There is an old Bugs Bunny cartoon where Marvin the Martian is working with his illudium Q-36 Explosive Space Modulator and it doesn’t work.  “Where’s the kaboom? There was supposed to be an earth-shattering kaboom!”, says Marvin when nothing happens.  For Marvin this wasn’t good, for you with what looks to be a dead Exchange server it is also not good but, because there was no kaboom you may be able to rescue things.

Here’s the situation:  you have one or more Exchange mailbox databases that will not mount and, silly you, you have no valid backups of Exchange and you are sweating bullets (a non-profit I do some work with and which will remain nameless to protect the not-so-innocent was in this situation recently).  What do you do?

Well, first, you get users to shut Outlook down.  Their Outlook data (the local cached copy of their Exchange data in their local OST file) is probably still intact.  You do NOT want that data to be erased, corrupted or otherwise modified by what may be a broken Exchange so shut ‘em down.  If worse comes to worse you will have to rely on that Outlook data for recovery.  Second, you need to run all the various eseutil tests and procedures to see if you can recover the mailbox database.  If the database is not totally corrupted, eseutil may be able to recover something of the database.  Be aware that many of the procedures that eseutil can perform are destructive in the sense that they will result in data loss and the amount of data loss is not easy to predict.  You will need to lookup the appropriate eseutil commands for your version of Exchange.

Let’s assume that eseutil bombs out on you as your mailbox database is totally corrupted (as was the case with my non-profit), now what do you do?  You replace it with a new, clean, intact database.  To do that you need to do the following:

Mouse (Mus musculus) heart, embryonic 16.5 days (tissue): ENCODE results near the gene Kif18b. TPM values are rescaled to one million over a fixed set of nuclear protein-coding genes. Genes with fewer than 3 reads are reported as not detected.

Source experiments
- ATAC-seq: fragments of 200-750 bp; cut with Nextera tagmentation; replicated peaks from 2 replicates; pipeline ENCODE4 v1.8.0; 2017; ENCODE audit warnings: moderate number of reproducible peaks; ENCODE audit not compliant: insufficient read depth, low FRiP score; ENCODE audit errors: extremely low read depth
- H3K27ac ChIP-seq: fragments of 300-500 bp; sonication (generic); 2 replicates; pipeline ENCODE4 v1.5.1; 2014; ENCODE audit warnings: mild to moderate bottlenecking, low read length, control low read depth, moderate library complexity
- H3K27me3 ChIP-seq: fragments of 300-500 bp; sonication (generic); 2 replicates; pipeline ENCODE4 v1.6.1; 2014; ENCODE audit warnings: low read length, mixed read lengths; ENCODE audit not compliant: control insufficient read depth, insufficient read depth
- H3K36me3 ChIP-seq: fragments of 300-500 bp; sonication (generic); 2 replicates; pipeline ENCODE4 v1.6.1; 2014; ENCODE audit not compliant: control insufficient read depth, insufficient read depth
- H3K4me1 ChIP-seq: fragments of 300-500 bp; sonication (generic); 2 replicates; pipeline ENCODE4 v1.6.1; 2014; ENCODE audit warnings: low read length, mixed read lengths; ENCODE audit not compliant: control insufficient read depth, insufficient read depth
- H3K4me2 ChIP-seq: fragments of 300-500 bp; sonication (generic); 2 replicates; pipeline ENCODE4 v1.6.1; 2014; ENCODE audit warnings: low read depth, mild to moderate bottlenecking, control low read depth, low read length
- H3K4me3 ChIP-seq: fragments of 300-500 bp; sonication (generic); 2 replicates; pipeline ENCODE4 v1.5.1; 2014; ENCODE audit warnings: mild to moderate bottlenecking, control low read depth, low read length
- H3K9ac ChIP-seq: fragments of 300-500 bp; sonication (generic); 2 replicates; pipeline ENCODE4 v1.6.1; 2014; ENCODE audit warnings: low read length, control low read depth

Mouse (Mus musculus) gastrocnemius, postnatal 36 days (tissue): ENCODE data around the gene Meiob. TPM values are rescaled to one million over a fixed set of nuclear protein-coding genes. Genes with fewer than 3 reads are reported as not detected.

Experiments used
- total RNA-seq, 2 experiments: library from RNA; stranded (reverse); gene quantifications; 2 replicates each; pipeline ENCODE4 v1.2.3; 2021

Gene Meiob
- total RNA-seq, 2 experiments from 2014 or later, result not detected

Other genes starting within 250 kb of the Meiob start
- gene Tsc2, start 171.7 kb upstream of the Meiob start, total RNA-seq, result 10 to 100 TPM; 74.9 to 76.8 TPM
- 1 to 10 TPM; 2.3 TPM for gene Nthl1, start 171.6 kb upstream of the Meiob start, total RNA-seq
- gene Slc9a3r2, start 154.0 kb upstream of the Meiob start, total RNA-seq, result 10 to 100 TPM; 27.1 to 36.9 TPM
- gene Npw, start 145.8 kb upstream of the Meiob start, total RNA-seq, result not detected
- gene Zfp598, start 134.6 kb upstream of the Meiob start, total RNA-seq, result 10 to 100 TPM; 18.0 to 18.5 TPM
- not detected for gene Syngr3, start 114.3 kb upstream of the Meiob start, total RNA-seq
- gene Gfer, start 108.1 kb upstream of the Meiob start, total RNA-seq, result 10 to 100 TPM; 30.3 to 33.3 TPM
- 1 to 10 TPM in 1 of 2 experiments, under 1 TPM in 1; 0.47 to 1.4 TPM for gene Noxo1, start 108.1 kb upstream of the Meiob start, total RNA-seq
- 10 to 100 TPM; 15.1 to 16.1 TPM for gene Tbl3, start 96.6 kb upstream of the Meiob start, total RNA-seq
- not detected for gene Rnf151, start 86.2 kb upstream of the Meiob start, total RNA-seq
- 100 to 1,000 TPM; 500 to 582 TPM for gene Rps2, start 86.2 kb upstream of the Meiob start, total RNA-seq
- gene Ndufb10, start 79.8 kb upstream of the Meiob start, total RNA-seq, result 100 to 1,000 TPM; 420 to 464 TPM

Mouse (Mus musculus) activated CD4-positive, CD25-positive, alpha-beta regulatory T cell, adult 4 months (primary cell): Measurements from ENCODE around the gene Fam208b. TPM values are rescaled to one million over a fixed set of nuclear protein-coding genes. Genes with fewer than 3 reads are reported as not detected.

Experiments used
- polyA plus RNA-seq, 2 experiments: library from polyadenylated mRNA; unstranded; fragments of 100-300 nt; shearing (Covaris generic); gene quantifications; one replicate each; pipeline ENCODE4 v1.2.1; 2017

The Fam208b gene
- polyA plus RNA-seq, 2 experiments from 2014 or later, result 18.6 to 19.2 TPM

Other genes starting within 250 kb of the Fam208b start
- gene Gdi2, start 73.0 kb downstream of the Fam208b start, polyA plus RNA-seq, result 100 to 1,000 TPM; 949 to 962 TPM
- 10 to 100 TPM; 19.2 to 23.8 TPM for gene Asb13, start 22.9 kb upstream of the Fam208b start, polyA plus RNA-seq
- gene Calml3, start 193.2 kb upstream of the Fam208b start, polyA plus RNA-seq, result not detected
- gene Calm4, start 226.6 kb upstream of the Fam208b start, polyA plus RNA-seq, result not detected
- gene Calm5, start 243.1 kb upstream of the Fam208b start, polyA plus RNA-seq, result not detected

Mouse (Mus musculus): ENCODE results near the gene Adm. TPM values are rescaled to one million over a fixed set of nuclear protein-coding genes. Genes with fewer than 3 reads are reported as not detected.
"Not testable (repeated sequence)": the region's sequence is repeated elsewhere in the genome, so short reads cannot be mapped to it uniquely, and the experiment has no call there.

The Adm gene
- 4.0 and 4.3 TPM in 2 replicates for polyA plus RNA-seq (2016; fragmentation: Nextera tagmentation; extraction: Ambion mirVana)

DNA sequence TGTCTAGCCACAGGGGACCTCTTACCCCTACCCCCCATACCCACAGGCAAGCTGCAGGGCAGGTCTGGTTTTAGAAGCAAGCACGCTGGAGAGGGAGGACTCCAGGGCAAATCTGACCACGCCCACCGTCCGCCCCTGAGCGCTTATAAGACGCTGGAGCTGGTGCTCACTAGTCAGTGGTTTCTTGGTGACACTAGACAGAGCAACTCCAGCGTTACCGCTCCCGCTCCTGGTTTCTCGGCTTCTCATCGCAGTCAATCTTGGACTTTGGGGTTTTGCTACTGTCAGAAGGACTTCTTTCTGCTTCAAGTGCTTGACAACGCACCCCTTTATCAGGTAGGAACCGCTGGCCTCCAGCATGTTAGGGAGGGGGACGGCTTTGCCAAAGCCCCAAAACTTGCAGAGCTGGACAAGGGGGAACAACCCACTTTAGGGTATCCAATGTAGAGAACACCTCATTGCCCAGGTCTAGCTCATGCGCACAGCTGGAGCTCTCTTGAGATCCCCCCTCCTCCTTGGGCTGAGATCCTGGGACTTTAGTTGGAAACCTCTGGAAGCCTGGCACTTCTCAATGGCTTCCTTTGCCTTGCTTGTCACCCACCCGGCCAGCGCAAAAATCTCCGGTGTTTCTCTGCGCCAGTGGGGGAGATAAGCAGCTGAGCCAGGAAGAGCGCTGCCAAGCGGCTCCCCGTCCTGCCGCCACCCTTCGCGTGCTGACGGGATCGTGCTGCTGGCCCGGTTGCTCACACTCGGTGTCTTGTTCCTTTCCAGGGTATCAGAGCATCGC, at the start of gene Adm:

1. Create new directory to hold the database and name it so that it is meaningful to you.  The idea here is to keep new and old completely separated.
  2. Using the Exchange console or the Exchange Management shell (powershell) create a new, empty mailbox database (sometimes called a “dial tone database”).  This link describes the process for Exchange 2010.
  3. Mount the database.
  4. Now you have to run some Powershell commands to move users from the old database to the new one.  This may seem counterintuitive because there is no data that can be moved from the old, corrupted database but Exchange (and AD) doesn’t know this.  What you have to do is move the “configuration pointers” so that Exchange will allow you to remove the old database and also allow you to populate the new database.  In Exchange 2007 you accomplish this with the Move-Mailbox –ConfigurationOnly cmdlet (good description here).  In Exchange 2010 and newer the process is changed and the cmdlet used is New-MoveRequest (good description here).

At this point Exchange is live, users will have a new, empty mailbox in the mailbox database and inbound email will start to flow as there is now an Information Store to hold the email.  But users email history is still not in Exchange.  This is where a little bit of work with users will really pay off.  Users need to be instructed to NOT start Outlook at this point as that will result in their Outlook being cleared of all data as the empty mailbox in Exchange will overwrite their local OST file.  What each user will need to do is start Outlook in offline mode; this mode tells Outlook to NOT make a connection to Exchange and you get to this mode by opening a command prompt and issuing the command outlook.exe /safe.  Once Outlook is open in offline mode the user will need to export all of their Outlook data out to a PST file.  Once data is safely exported to a PST Outlook can be restarted in regular mode; Exchange will overwrite the user’s OST file and then the user can import the contents of their PST file back into Outlook which will, in turn, push that data back up to Exchange.

This is not a perfect procedure by any means as there is sure to be some data loss but it is way better than losing ALL Exchange data.

And if there was ever an argument for moving to Office 365 this has to be it!  Backing up Exchange can be a royal pain and if you are not the type to manage your systems properly (as is my non-profit) then why not let someone else do it for you?  Microsoft carries the ball when your Exchange is Office 365 and the scenario described above would simply never happen.  Something to think about as you work through this process.

Exchange almost gone KABOOM?
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